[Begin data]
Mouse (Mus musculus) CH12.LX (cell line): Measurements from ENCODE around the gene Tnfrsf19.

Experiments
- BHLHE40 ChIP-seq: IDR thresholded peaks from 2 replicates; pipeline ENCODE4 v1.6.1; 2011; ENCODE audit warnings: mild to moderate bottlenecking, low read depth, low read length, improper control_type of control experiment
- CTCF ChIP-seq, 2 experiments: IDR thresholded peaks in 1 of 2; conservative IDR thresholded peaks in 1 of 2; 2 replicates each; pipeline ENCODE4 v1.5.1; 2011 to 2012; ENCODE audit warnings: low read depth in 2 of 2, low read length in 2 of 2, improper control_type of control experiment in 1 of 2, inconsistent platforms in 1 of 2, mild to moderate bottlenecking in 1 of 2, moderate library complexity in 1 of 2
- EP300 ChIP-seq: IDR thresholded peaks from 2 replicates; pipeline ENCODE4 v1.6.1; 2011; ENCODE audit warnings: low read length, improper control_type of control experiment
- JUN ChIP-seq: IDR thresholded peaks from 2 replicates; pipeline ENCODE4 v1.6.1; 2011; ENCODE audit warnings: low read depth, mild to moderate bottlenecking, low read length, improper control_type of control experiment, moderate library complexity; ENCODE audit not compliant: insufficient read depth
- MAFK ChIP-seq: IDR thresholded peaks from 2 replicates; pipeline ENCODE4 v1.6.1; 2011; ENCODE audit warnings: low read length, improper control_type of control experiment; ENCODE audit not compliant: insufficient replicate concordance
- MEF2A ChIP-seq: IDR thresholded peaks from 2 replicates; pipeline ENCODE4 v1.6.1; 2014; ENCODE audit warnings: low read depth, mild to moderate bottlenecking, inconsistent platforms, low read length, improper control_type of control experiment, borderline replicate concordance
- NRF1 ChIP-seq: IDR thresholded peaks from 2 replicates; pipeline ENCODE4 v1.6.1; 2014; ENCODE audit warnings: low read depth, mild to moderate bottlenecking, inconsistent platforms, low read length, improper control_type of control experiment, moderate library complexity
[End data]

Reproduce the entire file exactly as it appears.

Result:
Mouse (Mus musculus) CH12.LX (cell line): Measurements from ENCODE around the gene Tnfrsf19.

Experiments
- BHLHE40 ChIP-seq: IDR thresholded peaks from 2 replicates; pipeline ENCODE4 v1.6.1; 2011; ENCODE audit warnings: mild to moderate bottlenecking, low read depth, low read length, improper control_type of control experiment
- CTCF ChIP-seq, 2 experiments: IDR thresholded peaks in 1 of 2; conservative IDR thresholded peaks in 1 of 2; 2 replicates each; pipeline ENCODE4 v1.5.1; 2011 to 2012; ENCODE audit warnings: low read depth in 2 of 2, low read length in 2 of 2, improper control_type of control experiment in 1 of 2, inconsistent platforms in 1 of 2, mild to moderate bottlenecking in 1 of 2, moderate library complexity in 1 of 2
- EP300 ChIP-seq: IDR thresholded peaks from 2 replicates; pipeline ENCODE4 v1.6.1; 2011; ENCODE audit warnings: low read length, improper control_type of control experiment
- JUN ChIP-seq: IDR thresholded peaks from 2 replicates; pipeline ENCODE4 v1.6.1; 2011; ENCODE audit warnings: low read depth, mild to moderate bottlenecking, low read length, improper control_type of control experiment, moderate library complexity; ENCODE audit not compliant: insufficient read depth
- MAFK ChIP-seq: IDR thresholded peaks from 2 replicates; pipeline ENCODE4 v1.6.1; 2011; ENCODE audit warnings: low read length, improper control_type of control experiment; ENCODE audit not compliant: insufficient replicate concordance
- MEF2A ChIP-seq: IDR thresholded peaks from 2 replicates; pipeline ENCODE4 v1.6.1; 2014; ENCODE audit warnings: low read depth, mild to moderate bottlenecking, inconsistent platforms, low read length, improper control_type of control experiment, borderline replicate concordance
- NRF1 ChIP-seq: IDR thresholded peaks from 2 replicates; pipeline ENCODE4 v1.6.1; 2014; ENCODE audit warnings: low read depth, mild to moderate bottlenecking, inconsistent platforms, low read length, improper control_type of control experiment, moderate library complexity